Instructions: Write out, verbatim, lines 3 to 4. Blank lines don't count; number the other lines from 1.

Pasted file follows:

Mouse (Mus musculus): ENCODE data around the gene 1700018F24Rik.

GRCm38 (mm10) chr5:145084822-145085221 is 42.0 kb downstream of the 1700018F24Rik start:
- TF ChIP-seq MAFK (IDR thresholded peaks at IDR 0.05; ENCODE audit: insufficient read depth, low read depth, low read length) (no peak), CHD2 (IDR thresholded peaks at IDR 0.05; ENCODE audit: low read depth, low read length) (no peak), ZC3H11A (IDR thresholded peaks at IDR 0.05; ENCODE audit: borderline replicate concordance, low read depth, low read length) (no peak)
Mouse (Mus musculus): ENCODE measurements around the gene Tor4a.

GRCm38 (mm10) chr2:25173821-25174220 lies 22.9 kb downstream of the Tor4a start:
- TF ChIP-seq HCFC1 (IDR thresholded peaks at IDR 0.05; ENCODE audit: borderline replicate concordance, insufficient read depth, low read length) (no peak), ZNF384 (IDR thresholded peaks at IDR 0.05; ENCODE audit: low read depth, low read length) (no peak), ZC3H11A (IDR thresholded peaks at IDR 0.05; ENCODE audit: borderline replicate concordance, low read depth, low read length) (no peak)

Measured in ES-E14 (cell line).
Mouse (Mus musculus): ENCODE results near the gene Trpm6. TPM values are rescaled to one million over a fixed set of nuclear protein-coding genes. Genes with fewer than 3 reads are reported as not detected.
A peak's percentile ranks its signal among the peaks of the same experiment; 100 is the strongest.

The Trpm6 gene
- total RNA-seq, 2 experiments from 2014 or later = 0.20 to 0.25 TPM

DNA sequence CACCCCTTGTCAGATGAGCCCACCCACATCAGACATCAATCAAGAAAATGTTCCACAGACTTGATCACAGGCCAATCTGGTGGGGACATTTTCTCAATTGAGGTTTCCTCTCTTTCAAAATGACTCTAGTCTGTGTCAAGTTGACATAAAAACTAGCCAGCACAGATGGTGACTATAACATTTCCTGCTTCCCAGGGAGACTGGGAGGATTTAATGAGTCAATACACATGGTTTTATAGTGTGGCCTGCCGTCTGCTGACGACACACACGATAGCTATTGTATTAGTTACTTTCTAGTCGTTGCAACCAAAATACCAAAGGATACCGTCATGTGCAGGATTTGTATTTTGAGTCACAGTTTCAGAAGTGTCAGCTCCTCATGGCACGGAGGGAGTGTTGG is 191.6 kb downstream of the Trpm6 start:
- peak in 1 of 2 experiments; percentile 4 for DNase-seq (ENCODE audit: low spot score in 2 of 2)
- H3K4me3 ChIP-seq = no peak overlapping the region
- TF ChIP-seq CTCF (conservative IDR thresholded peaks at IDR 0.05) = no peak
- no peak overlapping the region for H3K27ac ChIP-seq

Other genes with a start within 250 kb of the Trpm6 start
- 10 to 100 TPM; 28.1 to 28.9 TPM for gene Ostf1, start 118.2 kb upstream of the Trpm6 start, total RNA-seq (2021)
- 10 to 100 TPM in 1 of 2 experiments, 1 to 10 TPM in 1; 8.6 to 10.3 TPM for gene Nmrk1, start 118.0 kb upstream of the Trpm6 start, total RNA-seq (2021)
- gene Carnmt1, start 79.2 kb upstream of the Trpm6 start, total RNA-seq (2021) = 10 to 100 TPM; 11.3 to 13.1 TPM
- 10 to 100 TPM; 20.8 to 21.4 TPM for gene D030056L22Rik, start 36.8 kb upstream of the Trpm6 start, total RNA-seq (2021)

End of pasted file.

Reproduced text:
- TF ChIP-seq MAFK (IDR thresholded peaks at IDR 0.05; ENCODE audit: insufficient read depth, low read depth, low read length) (no peak), CHD2 (IDR thresholded peaks at IDR 0.05; ENCODE audit: low read depth, low read length) (no peak), ZC3H11A (IDR thresholded peaks at IDR 0.05; ENCODE audit: borderline replicate concordance, low read depth, low read length) (no peak)
Mouse (Mus musculus): ENCODE measurements around the gene Tor4a.